LUCILE L. ADAMS-CAMPBELL, PHD

Addressing Washington's Health Disparities

Lucile L. Adams-CampbellLombardi Comprehensive Cancer Center's associate director for minority health and health disparities research, Lucile Adams-Campbell, PhD, has spent her career studying health disparities. She is committed to addressing the high cancer mortality rates in the Washington, DC, area.

A sense of responsibility. Lucile Adams-Campbell, PhD, says it's one reason she joined Georgetown University Medical Center in 2008.

"As members of the Georgetown community, we have an obligation to reach the members of the community who can best be impacted by what we do in science here," she says. "Sometimes, this means we not only invite them to come to us, but also that we go to them."

Washington, DC, has some of the highest cancer mortality rates in the nation. Dr. Adams-Campbell, a native of the District of Columbia and a life-long resident, has devoted her career to identifying these health disparities and working to address them, through research, community outreach, and education.

GUMC, and Lombardi Comprehensive Cancer Center in particular, has played an active role in the community. For example, Lombardi's Capital Breast Care Center in southeast Washington, DC provides free mammograms to uninsured or underinsured women. But Lombardi Director Louis M. Weiner, MD, created a position to further solidify its commitment to community, recruiting Dr. Adams-Campbell as the cancer center's Associate Director for Minority Health and Health Disparities Research.

"Lucile's leadership in the District of Columbia and expertise in conducting health disparities research and interventions are unparalleled," says Weiner. "I am thrilled to be able to welcome her to Georgetown and to Lombardi."

Dr. Adams-Campbell is an epidemiologist who specializes in community health research, interventions, and outreach, and who has played a leading role in the Washington, DC, cancer and public health communities. With a focus on prevention, she studies issues that affect populations at the greatest risk for developing cancer. Prior to her recruitment to Georgetown, she served as director of the Howard University Cancer Center, a key minority-serving institution in the city, and she is an internationally recognized expert on health disparities. 

Dr. Adams-Campbell has participated and led several large cohort studies of African-American women and played a leading role in the District the Boston University Black Women's Health Study, the largest study of African-American women. Lombardi will soon join the 12-year national study under Dr. Adams-Campbell's leadership.

Just after her arrival at GUMC, Dr. Adams-Campbell received one of science and medicine's highest honors: Election to the Institute of Medicine, part of the National Academy of Sciences. Membership in the Institute of Medicine, or IOM, is considered one of the highest honors in the field of health and medicine, recognizing individuals who have demonstrated outstanding professional achievements and commitment to service.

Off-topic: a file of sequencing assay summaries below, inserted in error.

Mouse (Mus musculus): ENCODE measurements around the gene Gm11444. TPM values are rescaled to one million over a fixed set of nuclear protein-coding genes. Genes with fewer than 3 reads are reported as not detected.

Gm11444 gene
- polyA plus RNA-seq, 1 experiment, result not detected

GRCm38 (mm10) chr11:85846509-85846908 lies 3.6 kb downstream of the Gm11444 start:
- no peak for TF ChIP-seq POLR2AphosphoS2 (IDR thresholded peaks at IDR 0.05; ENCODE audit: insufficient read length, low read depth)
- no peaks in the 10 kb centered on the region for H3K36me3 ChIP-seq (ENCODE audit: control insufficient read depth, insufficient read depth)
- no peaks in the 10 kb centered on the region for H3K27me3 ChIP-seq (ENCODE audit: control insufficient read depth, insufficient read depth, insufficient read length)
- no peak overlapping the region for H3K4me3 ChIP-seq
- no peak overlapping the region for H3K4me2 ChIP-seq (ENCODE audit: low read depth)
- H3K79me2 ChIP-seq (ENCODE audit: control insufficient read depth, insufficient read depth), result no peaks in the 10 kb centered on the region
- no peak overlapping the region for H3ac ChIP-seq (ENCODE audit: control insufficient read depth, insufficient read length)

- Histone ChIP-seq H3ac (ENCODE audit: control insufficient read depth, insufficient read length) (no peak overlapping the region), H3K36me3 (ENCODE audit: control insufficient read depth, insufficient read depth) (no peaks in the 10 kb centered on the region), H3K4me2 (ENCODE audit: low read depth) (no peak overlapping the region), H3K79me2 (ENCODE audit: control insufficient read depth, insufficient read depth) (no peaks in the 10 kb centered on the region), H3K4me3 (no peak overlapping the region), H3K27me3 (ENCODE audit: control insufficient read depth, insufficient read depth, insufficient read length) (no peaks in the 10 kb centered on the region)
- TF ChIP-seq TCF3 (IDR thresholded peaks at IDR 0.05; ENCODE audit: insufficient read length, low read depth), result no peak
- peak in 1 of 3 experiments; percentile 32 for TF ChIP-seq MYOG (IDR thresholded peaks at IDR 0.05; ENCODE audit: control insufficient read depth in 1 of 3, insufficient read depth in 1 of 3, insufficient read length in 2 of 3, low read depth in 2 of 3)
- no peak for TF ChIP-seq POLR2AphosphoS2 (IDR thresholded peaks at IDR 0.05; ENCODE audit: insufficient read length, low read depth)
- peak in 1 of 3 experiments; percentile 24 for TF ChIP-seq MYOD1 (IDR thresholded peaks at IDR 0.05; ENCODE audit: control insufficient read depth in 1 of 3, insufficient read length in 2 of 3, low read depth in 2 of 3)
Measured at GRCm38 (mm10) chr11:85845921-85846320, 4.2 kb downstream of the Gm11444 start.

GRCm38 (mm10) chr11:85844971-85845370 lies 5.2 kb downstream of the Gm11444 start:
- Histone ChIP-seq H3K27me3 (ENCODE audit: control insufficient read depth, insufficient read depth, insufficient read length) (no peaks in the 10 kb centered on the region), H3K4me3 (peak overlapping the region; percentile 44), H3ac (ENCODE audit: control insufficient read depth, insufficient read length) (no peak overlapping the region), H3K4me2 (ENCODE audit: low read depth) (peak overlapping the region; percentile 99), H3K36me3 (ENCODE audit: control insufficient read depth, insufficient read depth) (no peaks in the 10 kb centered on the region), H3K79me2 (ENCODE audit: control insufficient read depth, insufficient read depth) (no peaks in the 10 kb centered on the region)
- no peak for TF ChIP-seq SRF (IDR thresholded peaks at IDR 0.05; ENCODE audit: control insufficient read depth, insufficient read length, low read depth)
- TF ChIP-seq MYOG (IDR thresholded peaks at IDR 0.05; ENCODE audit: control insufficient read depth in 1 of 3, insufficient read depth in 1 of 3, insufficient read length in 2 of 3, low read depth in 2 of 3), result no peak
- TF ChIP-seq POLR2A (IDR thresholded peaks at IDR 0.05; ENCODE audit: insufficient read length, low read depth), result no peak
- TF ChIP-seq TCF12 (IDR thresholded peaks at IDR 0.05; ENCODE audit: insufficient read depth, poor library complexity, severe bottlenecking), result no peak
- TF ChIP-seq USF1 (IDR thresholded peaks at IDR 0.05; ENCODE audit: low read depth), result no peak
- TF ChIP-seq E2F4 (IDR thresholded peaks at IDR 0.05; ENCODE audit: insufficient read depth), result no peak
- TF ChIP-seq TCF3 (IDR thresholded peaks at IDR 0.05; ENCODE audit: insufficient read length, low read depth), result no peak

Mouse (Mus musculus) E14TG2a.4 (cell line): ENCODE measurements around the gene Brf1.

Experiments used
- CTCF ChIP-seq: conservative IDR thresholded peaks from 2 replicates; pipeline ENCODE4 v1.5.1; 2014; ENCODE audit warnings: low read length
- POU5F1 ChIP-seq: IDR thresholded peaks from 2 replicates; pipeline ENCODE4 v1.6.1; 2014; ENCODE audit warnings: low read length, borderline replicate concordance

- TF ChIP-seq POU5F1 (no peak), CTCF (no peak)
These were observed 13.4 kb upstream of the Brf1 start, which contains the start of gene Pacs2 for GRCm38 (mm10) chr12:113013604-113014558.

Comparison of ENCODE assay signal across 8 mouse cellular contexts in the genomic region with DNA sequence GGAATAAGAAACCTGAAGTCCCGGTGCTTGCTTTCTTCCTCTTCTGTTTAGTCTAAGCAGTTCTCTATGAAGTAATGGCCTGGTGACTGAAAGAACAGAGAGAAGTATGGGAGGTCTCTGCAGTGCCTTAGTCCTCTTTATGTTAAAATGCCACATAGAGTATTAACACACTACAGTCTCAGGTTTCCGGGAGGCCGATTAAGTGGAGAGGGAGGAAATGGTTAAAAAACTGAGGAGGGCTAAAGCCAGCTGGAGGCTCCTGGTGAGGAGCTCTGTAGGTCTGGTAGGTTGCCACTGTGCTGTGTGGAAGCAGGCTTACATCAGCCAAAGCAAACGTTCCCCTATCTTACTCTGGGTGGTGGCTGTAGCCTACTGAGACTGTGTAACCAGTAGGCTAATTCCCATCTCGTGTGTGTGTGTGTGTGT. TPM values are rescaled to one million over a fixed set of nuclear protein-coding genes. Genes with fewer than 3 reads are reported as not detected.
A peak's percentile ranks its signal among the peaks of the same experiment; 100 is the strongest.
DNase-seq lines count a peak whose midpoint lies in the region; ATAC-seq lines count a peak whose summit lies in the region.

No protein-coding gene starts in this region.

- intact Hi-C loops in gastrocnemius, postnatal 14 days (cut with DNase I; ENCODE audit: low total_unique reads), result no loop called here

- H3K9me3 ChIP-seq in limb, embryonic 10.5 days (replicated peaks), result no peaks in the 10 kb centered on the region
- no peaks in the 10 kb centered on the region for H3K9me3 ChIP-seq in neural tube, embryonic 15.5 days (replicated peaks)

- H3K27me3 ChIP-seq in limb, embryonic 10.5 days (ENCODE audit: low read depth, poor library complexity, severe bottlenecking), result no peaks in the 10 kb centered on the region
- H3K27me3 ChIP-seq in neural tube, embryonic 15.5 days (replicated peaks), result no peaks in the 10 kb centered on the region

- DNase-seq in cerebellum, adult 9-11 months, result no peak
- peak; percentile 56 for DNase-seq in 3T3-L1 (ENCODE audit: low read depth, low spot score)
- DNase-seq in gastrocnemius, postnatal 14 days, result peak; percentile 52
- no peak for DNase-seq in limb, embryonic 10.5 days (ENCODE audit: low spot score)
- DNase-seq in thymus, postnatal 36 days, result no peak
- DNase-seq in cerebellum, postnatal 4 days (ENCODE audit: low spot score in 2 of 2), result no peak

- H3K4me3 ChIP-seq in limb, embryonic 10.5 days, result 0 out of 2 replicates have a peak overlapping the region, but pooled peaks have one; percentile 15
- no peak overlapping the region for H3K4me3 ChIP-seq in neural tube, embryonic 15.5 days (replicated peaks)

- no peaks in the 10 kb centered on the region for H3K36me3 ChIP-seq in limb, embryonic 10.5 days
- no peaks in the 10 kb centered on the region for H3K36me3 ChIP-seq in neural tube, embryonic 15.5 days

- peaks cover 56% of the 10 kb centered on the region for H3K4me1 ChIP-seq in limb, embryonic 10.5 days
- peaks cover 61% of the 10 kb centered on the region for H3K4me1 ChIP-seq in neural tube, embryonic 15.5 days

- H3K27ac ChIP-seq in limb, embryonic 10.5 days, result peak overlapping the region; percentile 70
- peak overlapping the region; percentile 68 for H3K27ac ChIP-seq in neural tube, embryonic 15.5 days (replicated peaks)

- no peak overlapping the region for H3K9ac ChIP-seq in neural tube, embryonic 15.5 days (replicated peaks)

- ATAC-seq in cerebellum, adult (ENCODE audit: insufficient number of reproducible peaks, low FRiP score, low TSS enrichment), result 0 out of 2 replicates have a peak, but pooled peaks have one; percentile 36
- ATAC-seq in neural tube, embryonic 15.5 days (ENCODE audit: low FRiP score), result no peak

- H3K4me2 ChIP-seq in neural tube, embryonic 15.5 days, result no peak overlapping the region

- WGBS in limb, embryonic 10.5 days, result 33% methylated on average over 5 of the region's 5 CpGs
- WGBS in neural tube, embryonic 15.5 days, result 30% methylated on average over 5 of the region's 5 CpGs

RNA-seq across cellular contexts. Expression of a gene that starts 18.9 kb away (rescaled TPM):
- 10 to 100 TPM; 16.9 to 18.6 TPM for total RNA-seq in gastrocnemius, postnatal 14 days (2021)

"It is a great pleasure to welcome these distinguished and influential individuals to the Institute of Medicine," said IOM president Harvey V. Fineberg in announcing the IOM's 65 new members and five foreign associates. "Members are elected through a highly selective process that recognizes people who have made major contributions to the advancement of the medical sciences, health care, and public health."

"To be recognized by the incumbent membership of the Institute of Medicine for my scientific accomplishments in cancer health disparities and public health is incredible and overwhelming," Dr. Adams-Campbell said. "As a member of the IOM and a resident of a city with unparalleled disparities, I will strive to enhance the national focus on health disparities research and prevention education. It is an honor and a privilege to be a part of this phenomenal organization."

Much of Dr. Adams-Campbell's own research focuses on energy balance involving diet and exercise. In addition to cancer and cancer mortality rates, the District has higher-than-average rates of obesity, diabetes, and heart disease, all of which may be affected by diet and exercise, she says. Through community-based interventions, she hopes to decrease obesity and mortality from these related diseases.

As director of Lombardi's new community outreach office, which will be located in southeast DC, one of her primary goals will be to export prevention clinical trials from the laboratory setting into the community. For example, many studies exclude patients with a history of diabetes, stroke, or smoking. Dr. Adams-Campbell says these studies not only exclude many minorities from participating, but they also fail to reflect disease as it occurs in the population.

GUMC leaders share Dr. Adams-Campbell's commitment to the community.

"Like Lucile, I believe that the Lombardi has a responsibility to our neighbors and that we must work to address the health disparities and high cancer rates in our city," said Dr. Weiner.